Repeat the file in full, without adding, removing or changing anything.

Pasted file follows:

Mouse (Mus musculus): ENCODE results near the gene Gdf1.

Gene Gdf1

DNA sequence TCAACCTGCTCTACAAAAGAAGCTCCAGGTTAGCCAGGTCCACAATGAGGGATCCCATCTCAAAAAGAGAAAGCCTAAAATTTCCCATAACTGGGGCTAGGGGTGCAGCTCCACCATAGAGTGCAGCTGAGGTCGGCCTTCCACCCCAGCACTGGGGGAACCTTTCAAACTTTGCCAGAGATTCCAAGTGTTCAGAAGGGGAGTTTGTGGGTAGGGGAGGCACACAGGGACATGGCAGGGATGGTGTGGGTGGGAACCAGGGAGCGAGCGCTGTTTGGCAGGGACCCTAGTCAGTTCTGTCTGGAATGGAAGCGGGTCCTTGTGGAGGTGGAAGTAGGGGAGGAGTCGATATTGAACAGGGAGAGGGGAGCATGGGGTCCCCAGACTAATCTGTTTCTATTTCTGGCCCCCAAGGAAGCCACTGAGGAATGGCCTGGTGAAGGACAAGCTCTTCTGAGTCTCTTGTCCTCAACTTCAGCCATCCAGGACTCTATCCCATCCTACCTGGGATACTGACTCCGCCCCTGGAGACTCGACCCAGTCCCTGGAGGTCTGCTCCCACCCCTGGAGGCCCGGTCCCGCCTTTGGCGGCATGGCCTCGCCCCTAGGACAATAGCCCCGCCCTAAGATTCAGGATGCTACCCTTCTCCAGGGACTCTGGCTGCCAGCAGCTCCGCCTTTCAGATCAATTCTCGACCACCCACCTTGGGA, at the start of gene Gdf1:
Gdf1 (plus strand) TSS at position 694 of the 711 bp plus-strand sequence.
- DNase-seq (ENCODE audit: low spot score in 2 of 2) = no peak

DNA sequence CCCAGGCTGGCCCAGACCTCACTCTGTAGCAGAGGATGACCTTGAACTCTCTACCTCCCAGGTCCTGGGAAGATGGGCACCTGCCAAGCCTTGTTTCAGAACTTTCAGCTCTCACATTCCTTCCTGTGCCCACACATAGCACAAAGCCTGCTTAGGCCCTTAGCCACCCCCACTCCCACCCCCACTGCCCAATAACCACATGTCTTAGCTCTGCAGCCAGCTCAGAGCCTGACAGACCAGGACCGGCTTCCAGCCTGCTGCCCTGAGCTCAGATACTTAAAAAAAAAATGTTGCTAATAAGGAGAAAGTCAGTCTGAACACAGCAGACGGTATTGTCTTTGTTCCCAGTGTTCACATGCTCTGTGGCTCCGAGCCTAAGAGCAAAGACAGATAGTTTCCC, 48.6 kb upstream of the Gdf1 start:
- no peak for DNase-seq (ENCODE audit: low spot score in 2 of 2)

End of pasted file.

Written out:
Mouse (Mus musculus): ENCODE results near the gene Gdf1.

Gene Gdf1

DNA sequence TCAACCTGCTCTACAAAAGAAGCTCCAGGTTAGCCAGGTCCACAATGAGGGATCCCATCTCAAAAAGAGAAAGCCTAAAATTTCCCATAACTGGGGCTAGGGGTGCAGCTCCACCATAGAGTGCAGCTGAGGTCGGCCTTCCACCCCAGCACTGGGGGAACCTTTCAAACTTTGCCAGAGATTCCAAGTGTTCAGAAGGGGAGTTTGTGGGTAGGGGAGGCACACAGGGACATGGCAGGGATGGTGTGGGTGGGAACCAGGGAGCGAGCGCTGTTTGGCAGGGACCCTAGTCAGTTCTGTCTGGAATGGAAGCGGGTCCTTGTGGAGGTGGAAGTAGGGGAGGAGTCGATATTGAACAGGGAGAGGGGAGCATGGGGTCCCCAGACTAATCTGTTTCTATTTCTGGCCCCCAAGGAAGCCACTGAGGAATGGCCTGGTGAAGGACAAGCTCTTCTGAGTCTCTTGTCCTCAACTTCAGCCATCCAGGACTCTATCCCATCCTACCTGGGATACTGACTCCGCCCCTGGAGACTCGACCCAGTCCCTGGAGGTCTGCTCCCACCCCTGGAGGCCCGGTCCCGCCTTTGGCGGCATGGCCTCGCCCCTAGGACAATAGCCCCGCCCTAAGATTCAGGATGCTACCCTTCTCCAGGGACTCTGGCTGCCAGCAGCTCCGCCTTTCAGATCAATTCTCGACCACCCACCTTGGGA, at the start of gene Gdf1:
Gdf1 (plus strand) TSS at position 694 of the 711 bp plus-strand sequence.
- DNase-seq (ENCODE audit: low spot score in 2 of 2) = no peak

DNA sequence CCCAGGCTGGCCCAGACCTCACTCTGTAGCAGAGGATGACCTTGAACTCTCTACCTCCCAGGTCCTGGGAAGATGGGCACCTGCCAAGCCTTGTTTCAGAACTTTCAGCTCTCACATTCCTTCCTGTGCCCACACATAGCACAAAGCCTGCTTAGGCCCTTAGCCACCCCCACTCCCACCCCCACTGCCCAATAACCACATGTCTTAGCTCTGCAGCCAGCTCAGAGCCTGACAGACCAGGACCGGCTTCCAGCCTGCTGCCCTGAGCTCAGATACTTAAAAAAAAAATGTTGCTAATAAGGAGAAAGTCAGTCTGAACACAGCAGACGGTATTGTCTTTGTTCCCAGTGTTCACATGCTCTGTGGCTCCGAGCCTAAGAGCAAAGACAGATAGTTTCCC, 48.6 kb upstream of the Gdf1 start:
- no peak for DNase-seq (ENCODE audit: low spot score in 2 of 2)